An agreement in principle will be the first step toward a new CBA
by Mike Florio – ProFootballTalk.com posted June 15, 2011
As the NFL and the NFLPA* continue to negotiate with the goal of finally striking a deal (and keep in mind there’s no deal until there’s a deal), several of you have asked for more information on how an agreement would translate to a new Collective Bargaining Agreement.
Several of you who apparently are suffering from insomnia.
Here’s a step-by-step look at everything that would need to happen, which unfortunately does not include the cutting of any holes in any boxes.
First, the league and the players would reach an agreement in principle, most likely in the form of a written document that outlines the major terms of the deal and any changes to the minor terms of the expired CBA.
Second, the agreement in principle would be converted into a proposed settlement agreement of the Tom Brady antitrust action.
Third, the parties would work with Judge Susan Nelson to determine a fair and appropriate procedure for giving notice of the proposed settlement to every member of the class, and for providing each of them a chance to obtain information about the proposed deal and to object to the settlement.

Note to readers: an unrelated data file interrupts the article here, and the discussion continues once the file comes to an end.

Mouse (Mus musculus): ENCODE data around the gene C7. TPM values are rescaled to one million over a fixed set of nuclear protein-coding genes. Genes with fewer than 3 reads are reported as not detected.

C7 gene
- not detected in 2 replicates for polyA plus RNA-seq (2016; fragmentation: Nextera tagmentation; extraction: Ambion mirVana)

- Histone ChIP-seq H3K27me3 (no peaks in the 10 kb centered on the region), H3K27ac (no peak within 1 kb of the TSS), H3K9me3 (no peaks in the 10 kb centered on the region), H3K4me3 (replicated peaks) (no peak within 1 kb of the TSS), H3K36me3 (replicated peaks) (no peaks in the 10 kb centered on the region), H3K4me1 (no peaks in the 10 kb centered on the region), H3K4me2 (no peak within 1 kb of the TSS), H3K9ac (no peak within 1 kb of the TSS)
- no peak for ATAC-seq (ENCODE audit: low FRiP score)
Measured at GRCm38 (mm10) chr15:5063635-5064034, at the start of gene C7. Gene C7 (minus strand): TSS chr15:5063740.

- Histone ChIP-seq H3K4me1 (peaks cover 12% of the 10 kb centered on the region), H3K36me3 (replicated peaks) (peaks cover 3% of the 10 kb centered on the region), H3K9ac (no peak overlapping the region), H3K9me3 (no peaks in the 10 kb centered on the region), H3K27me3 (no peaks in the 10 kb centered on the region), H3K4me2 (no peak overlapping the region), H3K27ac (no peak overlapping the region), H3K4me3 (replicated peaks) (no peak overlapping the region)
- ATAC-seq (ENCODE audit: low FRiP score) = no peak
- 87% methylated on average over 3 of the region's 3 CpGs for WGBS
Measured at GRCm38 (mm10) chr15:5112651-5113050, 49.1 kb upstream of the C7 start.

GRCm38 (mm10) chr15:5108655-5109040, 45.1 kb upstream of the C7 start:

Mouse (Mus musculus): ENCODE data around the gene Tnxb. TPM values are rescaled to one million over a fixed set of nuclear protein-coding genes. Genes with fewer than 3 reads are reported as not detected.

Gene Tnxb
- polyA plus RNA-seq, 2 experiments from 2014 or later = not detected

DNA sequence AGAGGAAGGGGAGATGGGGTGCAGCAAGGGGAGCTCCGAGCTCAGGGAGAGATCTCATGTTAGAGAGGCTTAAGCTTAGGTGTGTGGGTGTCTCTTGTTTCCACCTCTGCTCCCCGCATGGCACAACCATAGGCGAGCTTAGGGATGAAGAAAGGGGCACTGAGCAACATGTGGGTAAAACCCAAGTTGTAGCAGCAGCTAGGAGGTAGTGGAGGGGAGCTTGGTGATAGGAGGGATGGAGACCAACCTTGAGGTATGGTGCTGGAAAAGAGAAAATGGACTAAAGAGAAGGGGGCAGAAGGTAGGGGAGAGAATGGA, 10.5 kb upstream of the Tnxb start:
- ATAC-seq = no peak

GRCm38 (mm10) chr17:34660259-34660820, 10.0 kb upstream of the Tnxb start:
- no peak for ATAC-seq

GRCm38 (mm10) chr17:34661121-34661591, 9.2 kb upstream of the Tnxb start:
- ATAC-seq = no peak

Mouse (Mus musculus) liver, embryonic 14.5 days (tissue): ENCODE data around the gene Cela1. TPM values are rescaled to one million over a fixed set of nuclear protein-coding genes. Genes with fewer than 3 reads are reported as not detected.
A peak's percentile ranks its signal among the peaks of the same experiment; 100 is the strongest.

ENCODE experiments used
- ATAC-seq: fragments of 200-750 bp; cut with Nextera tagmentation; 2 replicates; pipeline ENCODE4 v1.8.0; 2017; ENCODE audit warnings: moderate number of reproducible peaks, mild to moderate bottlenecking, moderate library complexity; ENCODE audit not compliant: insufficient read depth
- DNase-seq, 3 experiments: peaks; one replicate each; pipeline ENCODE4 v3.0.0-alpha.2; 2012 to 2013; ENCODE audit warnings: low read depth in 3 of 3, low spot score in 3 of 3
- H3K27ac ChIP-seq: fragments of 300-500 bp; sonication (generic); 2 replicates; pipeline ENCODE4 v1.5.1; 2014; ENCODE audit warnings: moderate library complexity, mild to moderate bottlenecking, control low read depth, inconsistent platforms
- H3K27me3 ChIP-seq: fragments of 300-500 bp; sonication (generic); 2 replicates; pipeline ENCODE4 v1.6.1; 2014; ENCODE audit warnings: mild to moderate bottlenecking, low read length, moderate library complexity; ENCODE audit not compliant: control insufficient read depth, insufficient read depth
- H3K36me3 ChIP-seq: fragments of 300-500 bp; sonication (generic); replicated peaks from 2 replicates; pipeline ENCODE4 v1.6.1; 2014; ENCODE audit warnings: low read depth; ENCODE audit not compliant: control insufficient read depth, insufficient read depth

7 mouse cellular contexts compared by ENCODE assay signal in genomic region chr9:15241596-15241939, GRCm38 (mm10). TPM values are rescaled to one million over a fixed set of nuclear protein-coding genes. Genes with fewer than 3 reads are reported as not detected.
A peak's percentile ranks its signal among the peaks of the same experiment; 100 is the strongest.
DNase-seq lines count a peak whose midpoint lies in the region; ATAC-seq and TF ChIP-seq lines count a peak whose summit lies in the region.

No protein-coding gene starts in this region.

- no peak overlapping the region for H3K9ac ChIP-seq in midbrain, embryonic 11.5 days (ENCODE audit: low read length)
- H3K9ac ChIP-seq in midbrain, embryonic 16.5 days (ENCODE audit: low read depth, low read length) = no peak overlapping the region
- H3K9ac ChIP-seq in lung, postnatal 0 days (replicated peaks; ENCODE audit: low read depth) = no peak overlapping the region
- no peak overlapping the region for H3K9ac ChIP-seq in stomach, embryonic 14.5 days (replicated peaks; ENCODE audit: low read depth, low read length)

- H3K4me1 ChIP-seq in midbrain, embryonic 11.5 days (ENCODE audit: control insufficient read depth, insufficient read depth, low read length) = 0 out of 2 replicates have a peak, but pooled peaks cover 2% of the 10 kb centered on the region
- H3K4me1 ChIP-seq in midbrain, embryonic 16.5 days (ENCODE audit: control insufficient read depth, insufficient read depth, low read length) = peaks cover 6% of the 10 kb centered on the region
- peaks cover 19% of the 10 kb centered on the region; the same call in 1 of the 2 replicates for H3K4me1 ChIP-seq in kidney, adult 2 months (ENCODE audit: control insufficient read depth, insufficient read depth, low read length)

Fourth, Judge Nelson would schedule a fairness hearing, at which time any players with objections to the proposed settlement may present their concerns. Ultimately, Judge Nelson would have to decide whether to approve the settlement.
Fifth, assuming that the settlement requires the union to be resurrected, the NFLPA* would be required at some point to take the steps necessary to make that happen. Presumably, this would entail the players having a chance to vote on the return of the union, and thus on the proposed settlement. If at least 50 percent of the players agree to reconstitute the union, the NFLPA* would lost its asterisk, and the CBA would dictate the terms of the relationship between the league and its players.
The challenge will be to devise a strategy for allowing the NFL to lift the lockout, with appropriate assurances that the agreement will be approved. There’s no way that all i’s can be dotted and t’s can be crossed before the season starts. Thus, the NFL will be required to make the leap of faith regarding the ultimate approval of the settlement — and regarding the players’ willingness to vote to bring back the union.
These are the very issues that the lawyers will be required to work out, if a deal is finalized. Here’s hoping that the lawyers are focusing on these issues, and not instead trying to justify their existence by undoing any progress that the parties have made without their involvement.